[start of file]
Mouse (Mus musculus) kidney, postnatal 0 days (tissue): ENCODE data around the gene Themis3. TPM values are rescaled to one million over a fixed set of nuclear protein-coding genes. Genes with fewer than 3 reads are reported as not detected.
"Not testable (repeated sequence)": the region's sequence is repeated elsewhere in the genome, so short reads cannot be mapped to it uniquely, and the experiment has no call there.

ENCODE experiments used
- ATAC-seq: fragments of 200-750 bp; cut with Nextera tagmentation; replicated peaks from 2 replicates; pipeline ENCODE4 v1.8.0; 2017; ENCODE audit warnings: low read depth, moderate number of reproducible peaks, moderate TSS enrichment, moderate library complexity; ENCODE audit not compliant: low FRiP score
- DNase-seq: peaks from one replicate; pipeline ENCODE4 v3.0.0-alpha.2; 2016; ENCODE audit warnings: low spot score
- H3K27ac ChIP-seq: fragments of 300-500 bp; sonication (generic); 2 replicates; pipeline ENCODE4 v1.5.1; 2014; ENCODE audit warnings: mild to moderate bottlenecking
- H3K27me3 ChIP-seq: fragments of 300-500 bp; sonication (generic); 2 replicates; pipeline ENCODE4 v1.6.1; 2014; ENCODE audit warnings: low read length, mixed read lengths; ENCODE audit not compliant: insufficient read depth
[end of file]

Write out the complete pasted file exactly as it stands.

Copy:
Mouse (Mus musculus) kidney, postnatal 0 days (tissue): ENCODE data around the gene Themis3. TPM values are rescaled to one million over a fixed set of nuclear protein-coding genes. Genes with fewer than 3 reads are reported as not detected.
"Not testable (repeated sequence)": the region's sequence is repeated elsewhere in the genome, so short reads cannot be mapped to it uniquely, and the experiment has no call there.

ENCODE experiments used
- ATAC-seq: fragments of 200-750 bp; cut with Nextera tagmentation; replicated peaks from 2 replicates; pipeline ENCODE4 v1.8.0; 2017; ENCODE audit warnings: low read depth, moderate number of reproducible peaks, moderate TSS enrichment, moderate library complexity; ENCODE audit not compliant: low FRiP score
- DNase-seq: peaks from one replicate; pipeline ENCODE4 v3.0.0-alpha.2; 2016; ENCODE audit warnings: low spot score
- H3K27ac ChIP-seq: fragments of 300-500 bp; sonication (generic); 2 replicates; pipeline ENCODE4 v1.5.1; 2014; ENCODE audit warnings: mild to moderate bottlenecking
- H3K27me3 ChIP-seq: fragments of 300-500 bp; sonication (generic); 2 replicates; pipeline ENCODE4 v1.6.1; 2014; ENCODE audit warnings: low read length, mixed read lengths; ENCODE audit not compliant: insufficient read depth